Six months following my partial-thyroidectomy surgery, I had a follow-up with Dr. B and found out that the nodule on my right side was growing.  I requested Penny’s medical records for my doctor to review.   We discussed my options to continue monitoring my nodule or go ahead with a total-thyroidectomy.  I opted for a total-thyroidectomy.  Benign or NOT, I wanted to be pro-active and not take any chances!   My intuition told me to get it done!  This was my choice.  My doctor thankfully agreed with me.  Aside from experiencing low-calcium levels right after surgery, all went well.  No cancer!  My sister, mom and I agreed that “my cough” and persistent follow-ups potentially saved my sister’s life.  Listening to your body is so important!  Little things could turn out to be big things!

I don’t think I could have ever imagined how hard I would struggle without my thyroid.  I thought after my surgery the worst would be over, little did I realize the hardest struggle of my life had just begun.  Diagnosed with Hashimoto’s and hypothyroid.  All I knew was to take my thyroid meds every day at the same time and get blood work done every three months.  Four months after my surgery and taking Synthroid, I knew it was not working for me.  Brain-fog, skin irritation, irritable, no energy!  It was just the beginning.  I thought I was losing my mind, and didn’t know what was wrong with me.  I finally went to my doctor and my TSH was 7.11 – it was high!  No wonder I felt like a ZOMBIE.  I requested to switch my Synthroid to Armour, but my doctor would not do it.  I knew Synthroid was not the right medication for me.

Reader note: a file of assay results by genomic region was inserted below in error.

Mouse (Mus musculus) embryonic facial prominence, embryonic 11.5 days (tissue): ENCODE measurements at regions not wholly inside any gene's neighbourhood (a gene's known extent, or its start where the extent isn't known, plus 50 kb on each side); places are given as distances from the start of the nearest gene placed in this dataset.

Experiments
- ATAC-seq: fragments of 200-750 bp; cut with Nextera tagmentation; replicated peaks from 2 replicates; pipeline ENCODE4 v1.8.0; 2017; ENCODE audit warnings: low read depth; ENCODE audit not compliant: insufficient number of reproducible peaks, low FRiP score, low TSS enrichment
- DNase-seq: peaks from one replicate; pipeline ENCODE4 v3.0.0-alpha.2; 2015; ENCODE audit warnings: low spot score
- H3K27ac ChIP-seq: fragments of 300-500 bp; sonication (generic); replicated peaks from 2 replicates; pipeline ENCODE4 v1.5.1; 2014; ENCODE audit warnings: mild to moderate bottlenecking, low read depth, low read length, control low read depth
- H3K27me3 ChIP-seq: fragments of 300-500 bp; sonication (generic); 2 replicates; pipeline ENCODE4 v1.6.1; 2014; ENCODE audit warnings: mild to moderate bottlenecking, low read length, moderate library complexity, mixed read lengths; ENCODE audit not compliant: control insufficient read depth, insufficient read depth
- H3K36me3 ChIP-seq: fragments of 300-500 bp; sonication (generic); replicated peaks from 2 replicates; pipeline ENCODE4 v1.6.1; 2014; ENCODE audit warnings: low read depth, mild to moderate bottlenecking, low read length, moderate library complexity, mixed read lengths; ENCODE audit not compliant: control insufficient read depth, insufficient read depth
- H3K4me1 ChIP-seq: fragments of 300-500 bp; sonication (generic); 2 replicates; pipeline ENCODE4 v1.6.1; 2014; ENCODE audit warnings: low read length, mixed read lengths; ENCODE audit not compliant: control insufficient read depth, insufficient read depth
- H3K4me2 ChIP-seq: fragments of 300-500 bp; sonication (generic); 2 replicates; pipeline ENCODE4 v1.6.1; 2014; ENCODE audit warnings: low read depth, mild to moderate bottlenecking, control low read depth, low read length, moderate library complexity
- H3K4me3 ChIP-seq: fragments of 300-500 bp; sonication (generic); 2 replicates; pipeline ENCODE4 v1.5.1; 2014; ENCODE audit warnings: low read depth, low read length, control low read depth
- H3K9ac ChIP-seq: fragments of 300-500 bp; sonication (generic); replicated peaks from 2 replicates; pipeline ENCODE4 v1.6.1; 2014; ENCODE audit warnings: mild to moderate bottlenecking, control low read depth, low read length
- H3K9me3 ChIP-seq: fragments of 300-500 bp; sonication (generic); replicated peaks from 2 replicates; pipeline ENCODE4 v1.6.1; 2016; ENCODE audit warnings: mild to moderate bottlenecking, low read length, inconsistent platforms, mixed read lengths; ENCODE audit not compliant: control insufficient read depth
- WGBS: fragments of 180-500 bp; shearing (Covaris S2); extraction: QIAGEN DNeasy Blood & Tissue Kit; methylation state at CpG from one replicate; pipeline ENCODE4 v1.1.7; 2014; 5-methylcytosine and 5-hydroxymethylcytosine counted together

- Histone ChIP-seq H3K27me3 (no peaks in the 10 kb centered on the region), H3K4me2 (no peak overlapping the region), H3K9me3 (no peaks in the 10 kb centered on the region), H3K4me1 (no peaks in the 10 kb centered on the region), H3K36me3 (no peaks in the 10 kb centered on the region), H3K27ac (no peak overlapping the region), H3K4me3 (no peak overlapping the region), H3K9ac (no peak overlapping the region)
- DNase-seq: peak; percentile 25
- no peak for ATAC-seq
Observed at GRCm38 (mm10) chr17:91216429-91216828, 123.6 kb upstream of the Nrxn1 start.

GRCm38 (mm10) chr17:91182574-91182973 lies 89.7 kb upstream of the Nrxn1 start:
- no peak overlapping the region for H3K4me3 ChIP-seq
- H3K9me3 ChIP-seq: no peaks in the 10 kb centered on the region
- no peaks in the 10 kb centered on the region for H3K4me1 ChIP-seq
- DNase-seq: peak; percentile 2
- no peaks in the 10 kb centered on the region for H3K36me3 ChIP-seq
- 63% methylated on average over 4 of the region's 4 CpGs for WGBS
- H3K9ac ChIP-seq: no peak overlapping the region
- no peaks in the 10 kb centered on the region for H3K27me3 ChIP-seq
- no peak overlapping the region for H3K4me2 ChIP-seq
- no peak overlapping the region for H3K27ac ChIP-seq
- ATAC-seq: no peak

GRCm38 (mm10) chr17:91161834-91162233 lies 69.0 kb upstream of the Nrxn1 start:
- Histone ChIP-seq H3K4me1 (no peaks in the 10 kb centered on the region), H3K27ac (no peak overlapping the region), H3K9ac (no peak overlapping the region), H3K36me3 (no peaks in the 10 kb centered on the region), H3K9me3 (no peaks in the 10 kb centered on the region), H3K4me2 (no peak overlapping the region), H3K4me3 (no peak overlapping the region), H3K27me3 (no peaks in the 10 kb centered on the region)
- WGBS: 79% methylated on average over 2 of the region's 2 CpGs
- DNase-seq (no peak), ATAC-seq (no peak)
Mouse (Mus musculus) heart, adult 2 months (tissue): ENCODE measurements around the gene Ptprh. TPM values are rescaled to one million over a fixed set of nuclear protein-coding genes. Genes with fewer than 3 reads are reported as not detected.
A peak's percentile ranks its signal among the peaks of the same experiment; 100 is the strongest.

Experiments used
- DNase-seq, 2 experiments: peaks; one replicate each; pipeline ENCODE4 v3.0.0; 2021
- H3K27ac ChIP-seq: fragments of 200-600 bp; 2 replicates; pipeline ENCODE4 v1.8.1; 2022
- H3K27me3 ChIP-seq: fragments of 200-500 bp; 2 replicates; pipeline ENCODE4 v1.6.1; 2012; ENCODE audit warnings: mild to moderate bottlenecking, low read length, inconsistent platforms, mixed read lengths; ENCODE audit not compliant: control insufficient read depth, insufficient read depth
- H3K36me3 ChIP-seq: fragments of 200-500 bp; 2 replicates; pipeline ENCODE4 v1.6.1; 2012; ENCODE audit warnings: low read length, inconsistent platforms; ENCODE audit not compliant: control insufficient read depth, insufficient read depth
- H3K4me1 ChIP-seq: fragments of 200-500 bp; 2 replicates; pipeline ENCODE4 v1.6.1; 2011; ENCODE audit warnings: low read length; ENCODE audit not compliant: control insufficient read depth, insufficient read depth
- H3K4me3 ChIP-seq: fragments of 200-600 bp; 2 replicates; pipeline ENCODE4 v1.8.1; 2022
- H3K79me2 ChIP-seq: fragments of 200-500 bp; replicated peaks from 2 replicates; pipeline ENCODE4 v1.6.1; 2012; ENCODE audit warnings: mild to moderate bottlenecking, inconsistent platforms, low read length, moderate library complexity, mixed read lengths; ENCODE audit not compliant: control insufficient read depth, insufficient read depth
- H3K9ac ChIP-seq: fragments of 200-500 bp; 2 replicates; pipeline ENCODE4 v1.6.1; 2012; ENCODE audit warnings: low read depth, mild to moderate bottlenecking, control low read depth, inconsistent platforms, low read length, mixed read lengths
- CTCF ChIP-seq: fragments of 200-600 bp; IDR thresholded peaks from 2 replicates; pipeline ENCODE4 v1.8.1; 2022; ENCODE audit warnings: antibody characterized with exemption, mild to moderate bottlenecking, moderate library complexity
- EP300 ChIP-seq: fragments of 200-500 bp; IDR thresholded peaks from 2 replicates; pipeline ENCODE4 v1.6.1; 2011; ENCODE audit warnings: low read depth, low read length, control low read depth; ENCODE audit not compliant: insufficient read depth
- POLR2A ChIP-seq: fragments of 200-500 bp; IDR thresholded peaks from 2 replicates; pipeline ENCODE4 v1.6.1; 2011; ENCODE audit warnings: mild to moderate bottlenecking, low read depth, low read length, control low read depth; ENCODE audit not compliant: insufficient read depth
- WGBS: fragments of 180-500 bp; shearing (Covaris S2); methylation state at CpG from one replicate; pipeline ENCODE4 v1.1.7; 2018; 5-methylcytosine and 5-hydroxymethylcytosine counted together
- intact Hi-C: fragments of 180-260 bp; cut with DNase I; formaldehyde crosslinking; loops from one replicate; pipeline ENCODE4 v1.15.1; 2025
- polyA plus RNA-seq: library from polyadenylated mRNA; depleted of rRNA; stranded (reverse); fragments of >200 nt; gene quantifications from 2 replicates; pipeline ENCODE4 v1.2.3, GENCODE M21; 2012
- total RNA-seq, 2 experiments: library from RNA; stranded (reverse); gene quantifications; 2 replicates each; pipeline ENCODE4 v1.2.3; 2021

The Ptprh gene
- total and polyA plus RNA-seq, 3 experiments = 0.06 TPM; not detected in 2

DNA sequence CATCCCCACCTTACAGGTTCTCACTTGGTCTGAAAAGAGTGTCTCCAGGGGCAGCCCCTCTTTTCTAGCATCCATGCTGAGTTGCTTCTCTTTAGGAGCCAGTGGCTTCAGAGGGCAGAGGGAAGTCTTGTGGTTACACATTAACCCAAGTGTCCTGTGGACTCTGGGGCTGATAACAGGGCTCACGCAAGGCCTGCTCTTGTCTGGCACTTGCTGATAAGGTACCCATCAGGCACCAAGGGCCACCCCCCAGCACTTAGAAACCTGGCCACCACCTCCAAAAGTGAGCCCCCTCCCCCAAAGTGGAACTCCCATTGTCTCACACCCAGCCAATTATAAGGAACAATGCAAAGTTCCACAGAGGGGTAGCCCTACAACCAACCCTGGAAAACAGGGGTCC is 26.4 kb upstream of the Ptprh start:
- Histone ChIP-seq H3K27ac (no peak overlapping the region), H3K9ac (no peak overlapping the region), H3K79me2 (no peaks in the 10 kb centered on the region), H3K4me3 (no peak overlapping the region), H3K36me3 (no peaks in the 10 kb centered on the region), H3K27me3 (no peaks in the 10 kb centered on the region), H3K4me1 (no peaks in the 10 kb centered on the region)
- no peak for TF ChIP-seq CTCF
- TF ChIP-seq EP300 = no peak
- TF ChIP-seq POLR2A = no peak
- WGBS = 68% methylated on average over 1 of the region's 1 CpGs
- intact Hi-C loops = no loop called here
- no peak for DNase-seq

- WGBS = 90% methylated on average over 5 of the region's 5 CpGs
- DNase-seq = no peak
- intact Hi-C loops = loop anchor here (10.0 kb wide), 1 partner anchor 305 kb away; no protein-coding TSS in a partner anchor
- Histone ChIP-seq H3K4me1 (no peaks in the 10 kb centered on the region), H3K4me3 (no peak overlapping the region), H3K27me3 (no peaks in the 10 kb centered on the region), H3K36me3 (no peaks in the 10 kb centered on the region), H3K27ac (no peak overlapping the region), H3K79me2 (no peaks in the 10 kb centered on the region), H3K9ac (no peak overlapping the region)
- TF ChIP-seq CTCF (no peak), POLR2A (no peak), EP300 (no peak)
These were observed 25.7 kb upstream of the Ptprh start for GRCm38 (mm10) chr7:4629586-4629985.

So, during this time I continued to get worse and gain weight no matter how much I exercised or ate.  I even had a trainer work with me.  I wasn’t aware at the time how important gluten-free was, or adrenal fatigue.  I became a different person seemingly overnight!  I knew if I was going to get better I had to accept where I was at that moment and move forward.  I let myself get stuck and depressed.  I had to start healing myself from the inside before I could even think about my hair falling out, weight gain, mood swings, brain fog etc.  Changing my attitude was important.  I got lost in the anger and not realizing what was happening to my body.  Also, during this time, the stress of my health put a strain on my family and relationships.

I knew to get healthy I had to find answers…

I began to search the web.  I came across so many great thyroid advocates on Facebook.  But the one that stood out and gave me hope was Dana, a.k.a. Hypothyroid Mom.  I read Dana’s blog and I literally felt compelled to contact her immediately!  I had no idea what to say at that time, except thank you.  I know that seems crazy, but her words touched me, and I knew from that day on it was going to be okay!   Getting off Synthroid was my first priority. I did a year on Tirosint/Cytomel and I was JUST okay for a while.  After three doctors, I finally found one who had no problem putting me on Armour.  I began to feel better almost immediately.  I feel so bad that so many women are taking Synthroid only, or “T4 Hell” I like to call it.  I’m still a work in progress.  I plan to get my hormones checked and a saliva test for adrenal fatigue.  Weight is my #1 issue that I know will always be a challenge for me.  It is going to take time and patience.  I realized that many things will not be the way they used to be and I’m okay with that now.